We propose that the cloud of gas moving on a highly eccentric orbit around the central black hole in our Galaxy, reported by Gillessen et al., is produced by a wind from photoevaporating debris orbiting around a star with a small circumstellar disk. The disk is tidally truncated to less than 1 AU at the peribothron passage, and a cloud like the observed one is recreated by the wind at every orbit. The star-disk system, which may have been producing the cloud for hundreds of orbits in the past, is proposed to have formed when the star flew by a stellar black hole and was tidally disrupted and deflected to its present orbit. Encounters of low-mass stars with stellar black holes are likely to occur at the location of this cloud, because of the high density of stellar black holes expected to have migrated to the Galactic center by mass segregation. The rate of these encounters at a small enough impact parameter to disrupt the star may reasonably be ~ 10^{-6} per year. The flyby should have spun up the star and pulled out a substantial fraction of its mass as tidal debris, part of which fell back onto the star and created a small disk. Since then, the disk may have expanded by absorbing angular momentum from the star up to the tidal truncation radius. Thereafter, the strong tidal perturbation of the outer disk edge at every peribothron may create gas streams moving out to larger radius that can photoevaporate and generate the wind that produces the cloud at every orbit. The model predicts that when the cloud is disrupted at the next peribothron passage in 2013, a smaller unresolved cloud will follow the star on the same orbit that will gradually grow. An increased infrared luminosity from the disk may also become detectable during the peribothron passage.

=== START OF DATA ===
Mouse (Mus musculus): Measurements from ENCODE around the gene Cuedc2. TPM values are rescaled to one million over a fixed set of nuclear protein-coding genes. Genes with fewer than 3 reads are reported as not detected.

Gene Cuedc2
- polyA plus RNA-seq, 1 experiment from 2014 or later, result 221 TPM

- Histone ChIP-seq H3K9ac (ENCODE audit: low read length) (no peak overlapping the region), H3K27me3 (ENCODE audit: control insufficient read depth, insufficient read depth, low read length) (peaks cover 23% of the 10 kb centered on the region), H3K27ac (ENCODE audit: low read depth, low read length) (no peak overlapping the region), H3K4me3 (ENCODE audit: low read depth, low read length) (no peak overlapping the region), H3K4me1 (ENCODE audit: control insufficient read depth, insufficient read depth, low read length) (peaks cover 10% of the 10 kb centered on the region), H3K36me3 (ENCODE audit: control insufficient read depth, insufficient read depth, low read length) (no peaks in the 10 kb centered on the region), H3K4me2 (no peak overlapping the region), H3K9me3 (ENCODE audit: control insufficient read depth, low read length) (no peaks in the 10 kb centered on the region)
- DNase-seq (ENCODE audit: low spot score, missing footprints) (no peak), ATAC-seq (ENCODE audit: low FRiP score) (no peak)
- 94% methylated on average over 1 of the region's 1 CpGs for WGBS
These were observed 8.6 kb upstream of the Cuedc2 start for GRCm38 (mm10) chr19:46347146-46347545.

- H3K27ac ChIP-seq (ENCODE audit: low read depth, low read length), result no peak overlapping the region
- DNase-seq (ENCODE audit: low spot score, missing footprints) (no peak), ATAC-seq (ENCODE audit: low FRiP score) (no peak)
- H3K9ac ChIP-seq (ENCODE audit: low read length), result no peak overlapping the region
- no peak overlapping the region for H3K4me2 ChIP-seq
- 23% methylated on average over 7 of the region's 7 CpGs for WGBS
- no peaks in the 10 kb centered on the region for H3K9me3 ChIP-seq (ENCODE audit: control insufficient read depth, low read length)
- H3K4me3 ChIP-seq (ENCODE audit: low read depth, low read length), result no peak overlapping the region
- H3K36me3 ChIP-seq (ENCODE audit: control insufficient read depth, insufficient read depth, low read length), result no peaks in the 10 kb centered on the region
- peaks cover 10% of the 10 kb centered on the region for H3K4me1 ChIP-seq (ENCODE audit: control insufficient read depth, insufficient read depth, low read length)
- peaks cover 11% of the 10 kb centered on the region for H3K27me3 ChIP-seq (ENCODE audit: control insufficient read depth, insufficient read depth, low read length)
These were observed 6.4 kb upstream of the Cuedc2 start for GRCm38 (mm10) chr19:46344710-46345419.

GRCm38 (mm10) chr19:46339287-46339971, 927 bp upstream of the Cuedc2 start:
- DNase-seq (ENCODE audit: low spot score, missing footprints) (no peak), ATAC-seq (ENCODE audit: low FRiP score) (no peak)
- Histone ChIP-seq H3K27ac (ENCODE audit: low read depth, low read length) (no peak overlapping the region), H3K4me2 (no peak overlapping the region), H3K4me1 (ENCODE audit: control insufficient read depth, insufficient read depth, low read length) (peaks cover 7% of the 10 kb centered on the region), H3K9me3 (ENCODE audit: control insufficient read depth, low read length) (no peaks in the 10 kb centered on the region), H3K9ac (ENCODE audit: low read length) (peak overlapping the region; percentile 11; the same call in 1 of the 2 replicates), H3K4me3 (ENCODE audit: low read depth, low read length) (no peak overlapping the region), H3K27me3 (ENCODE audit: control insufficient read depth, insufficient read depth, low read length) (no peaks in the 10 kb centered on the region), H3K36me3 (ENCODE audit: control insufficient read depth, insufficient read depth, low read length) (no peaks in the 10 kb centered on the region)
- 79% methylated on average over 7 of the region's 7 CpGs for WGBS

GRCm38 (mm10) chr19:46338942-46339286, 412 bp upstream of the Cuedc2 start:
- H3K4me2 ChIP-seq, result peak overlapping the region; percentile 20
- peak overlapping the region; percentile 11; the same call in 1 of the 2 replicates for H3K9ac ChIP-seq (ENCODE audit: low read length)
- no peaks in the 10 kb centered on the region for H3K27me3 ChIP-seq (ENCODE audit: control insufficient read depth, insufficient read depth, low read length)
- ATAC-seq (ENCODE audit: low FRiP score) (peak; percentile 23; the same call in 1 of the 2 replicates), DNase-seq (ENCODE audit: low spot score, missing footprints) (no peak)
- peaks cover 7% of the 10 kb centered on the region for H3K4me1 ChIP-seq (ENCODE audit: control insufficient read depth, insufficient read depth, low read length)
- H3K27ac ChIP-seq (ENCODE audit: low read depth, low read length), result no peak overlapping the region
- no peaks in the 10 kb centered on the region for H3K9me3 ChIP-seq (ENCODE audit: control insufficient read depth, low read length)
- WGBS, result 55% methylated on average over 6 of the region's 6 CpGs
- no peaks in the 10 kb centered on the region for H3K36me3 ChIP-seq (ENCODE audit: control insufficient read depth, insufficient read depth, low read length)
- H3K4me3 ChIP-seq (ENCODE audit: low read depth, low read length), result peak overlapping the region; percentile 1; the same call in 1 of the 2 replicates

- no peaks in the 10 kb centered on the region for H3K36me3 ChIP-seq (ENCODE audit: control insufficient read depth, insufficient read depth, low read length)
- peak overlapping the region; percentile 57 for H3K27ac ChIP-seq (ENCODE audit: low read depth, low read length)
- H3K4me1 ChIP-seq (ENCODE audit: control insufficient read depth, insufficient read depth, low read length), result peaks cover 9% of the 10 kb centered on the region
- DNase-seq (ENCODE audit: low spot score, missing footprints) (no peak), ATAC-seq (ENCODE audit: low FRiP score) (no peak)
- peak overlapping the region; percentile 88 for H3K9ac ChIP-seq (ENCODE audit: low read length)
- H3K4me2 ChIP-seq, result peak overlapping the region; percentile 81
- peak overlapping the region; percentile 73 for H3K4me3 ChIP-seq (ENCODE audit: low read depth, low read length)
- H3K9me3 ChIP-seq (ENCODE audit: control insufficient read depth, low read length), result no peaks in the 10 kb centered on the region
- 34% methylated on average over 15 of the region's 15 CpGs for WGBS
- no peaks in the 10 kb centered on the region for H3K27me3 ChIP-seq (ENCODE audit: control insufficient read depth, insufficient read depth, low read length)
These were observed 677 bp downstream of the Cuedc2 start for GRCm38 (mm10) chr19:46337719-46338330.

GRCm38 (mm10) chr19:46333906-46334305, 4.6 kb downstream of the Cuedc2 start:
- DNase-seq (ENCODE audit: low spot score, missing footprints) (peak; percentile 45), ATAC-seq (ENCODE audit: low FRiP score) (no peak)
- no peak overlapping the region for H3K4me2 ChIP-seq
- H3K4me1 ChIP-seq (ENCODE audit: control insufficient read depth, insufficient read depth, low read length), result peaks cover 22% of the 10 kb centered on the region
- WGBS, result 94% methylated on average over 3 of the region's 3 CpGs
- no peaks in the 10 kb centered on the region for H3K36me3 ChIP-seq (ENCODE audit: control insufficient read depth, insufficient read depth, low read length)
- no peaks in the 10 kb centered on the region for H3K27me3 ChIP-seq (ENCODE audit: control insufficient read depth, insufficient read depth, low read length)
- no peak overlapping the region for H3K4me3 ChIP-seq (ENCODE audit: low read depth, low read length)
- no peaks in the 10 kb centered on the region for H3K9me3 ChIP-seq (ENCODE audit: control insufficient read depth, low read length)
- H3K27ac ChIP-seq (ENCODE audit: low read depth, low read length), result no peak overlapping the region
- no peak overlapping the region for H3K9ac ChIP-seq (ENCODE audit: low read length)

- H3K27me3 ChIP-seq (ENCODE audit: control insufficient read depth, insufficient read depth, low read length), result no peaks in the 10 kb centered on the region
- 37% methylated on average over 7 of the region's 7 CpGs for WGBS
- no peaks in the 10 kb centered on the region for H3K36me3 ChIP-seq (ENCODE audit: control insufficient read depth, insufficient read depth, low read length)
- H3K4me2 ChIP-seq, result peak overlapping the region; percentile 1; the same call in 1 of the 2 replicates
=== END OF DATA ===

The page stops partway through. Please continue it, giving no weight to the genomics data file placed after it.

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Has our black hole been blowing bubbles?